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It was held by the French noble house of Chalon-Arlay, until in 1237 Count John the Old ceded it to Duke Hugh IV of Burgundy. The county of Charolais was inherited by Hugh's granddaughter Beatrice, who in 1272 married Count Robert of Clermont, a younger son of King Louis IX of France and progenitor of the House of Bourbon. In 1314 it passed to Robert's second son John, whose daughter Beatrice married Count John I of Armagnac in 1327.
John's grandson Count Bernard VII of Armagnac sold the county to Duke Philip II of Burgundy in 1390. It thus became part of the Duchy of Burgundy and the title 'Count of Charolais' was systematically given to the heir apparent of the incumbent duke. After the death of the last Valois-Burgundy duke Charles the Bold at the 1477 Battle of Nancy, the county was seized by King Louis XI of France–against the fierce resistance by the Habsburg archduke Maximilian I of Austria, husband of Charles' daughter Mary. The same year however, loyal to the duchess Mary, daughter of Charles the Bold, the County of Charolais rebelled and expelled the french. After the War of the Burgundian Succession, Charolais legally returned to the Habsburg dynasty according to the 1493 Treaty of Senlis, though it remained a French fief. Isolated in french lands the County of Charolais, former inheritance of the heir of the ducal throne, remained the last reminder of the Burgundian independence, when Burgundy was ruled by the most powerful, rich and sophisticated men of their times, the Great Dukes of Burgundy of House Valois-Burgundy, also known as the Great Dukes of the West.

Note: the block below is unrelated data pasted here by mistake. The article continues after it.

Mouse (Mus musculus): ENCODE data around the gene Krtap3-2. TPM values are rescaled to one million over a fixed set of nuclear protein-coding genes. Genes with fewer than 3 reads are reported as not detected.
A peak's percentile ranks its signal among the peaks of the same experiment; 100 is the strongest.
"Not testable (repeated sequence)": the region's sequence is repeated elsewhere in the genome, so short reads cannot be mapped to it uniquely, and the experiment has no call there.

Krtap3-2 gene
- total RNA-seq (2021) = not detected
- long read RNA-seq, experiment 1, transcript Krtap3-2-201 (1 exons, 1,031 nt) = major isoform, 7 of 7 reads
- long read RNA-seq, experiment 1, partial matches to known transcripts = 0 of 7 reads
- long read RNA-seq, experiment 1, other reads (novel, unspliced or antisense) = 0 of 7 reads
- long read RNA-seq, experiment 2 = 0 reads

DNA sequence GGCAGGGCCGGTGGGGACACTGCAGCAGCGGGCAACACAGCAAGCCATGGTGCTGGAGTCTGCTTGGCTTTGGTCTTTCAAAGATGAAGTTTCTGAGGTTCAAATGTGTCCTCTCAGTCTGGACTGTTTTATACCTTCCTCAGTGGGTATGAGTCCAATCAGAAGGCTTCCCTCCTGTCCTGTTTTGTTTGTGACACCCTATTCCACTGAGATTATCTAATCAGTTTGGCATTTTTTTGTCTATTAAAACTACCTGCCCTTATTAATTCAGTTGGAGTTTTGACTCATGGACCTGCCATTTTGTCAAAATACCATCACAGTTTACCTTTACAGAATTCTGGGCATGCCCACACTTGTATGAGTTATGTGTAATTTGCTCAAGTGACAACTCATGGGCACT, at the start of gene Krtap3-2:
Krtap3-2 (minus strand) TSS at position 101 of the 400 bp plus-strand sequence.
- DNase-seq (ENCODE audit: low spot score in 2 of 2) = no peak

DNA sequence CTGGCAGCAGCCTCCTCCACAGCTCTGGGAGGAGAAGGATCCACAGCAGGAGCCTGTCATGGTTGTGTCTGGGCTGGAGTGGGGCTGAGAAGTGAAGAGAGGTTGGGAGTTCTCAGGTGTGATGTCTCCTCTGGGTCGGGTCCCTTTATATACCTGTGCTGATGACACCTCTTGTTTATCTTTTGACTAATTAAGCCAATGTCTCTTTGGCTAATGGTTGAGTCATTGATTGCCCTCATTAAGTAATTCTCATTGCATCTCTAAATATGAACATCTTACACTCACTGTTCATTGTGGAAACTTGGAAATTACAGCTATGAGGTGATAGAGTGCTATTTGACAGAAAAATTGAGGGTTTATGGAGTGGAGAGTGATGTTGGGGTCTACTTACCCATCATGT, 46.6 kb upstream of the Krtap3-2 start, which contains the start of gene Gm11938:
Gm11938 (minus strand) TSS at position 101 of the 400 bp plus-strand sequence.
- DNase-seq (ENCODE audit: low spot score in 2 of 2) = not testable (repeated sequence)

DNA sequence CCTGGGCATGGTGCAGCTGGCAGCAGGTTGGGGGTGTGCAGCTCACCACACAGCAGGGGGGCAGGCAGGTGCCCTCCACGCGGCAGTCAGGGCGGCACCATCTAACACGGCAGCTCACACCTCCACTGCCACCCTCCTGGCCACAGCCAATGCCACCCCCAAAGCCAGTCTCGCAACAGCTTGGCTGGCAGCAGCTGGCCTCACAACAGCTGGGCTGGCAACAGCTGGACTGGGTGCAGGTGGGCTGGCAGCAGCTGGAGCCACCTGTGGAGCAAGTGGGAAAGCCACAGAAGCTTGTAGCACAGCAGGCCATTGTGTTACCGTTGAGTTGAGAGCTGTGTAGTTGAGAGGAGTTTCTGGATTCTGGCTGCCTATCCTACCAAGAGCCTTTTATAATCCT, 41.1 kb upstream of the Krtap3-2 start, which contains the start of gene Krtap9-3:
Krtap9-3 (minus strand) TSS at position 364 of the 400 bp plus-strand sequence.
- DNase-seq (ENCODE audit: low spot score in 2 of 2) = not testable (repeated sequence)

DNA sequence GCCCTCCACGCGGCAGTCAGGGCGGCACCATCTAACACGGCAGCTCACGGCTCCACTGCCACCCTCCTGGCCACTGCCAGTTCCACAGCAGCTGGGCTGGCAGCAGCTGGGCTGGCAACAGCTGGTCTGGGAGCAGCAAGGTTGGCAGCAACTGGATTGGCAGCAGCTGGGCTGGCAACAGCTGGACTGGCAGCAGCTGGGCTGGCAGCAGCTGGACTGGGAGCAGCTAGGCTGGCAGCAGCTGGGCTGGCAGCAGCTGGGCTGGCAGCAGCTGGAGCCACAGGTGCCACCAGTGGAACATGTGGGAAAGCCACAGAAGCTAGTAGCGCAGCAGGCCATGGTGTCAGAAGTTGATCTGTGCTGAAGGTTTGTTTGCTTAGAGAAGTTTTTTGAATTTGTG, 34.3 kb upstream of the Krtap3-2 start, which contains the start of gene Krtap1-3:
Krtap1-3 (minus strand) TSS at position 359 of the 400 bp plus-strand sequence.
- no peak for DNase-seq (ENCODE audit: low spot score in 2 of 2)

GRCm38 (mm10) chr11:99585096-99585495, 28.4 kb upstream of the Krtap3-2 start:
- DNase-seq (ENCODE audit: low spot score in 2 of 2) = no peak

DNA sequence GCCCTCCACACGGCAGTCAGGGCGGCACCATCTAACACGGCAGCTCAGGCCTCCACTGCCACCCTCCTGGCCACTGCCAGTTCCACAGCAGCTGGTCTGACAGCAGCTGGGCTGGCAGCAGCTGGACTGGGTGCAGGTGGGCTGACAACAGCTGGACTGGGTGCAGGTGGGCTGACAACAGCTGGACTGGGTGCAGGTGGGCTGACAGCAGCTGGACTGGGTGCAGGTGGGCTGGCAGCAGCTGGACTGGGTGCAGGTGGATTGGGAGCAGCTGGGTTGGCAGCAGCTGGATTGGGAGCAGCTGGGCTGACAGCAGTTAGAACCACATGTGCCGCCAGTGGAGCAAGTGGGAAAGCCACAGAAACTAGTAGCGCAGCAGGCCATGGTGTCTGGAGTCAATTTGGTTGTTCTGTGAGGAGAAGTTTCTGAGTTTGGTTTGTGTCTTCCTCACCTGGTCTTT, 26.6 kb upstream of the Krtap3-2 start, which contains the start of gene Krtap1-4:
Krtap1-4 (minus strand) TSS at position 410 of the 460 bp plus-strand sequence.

The County of Charolais shared a common history with the Imperial County of Burgundy (Franche-Comté), as both belonged to the dowry of Maximilian's daughter Margaret of Austria. Upon her death in 1530, they passed to her nephew Emperor Charles V and with the Imperial estates of the Burgundian Circle (the Spanish Netherlands) were held by Habsburg Spain under Charles' son Philip II from 1569 onwards.
While the County of Burgundy fell to the French Crown upon the 1678 Treaty of Nijmegen, Charolais was acquired by the Bourbon prince Louis of Condé in 1684. It was not awarded to the French Crown until the death of Count Charles of Charolais in 1760, when Louis XV incorporated it into the Estates of Burgundy.
- Hubert Elie, Le Charolais dans l’histoire européenne (Lyon, 1956),
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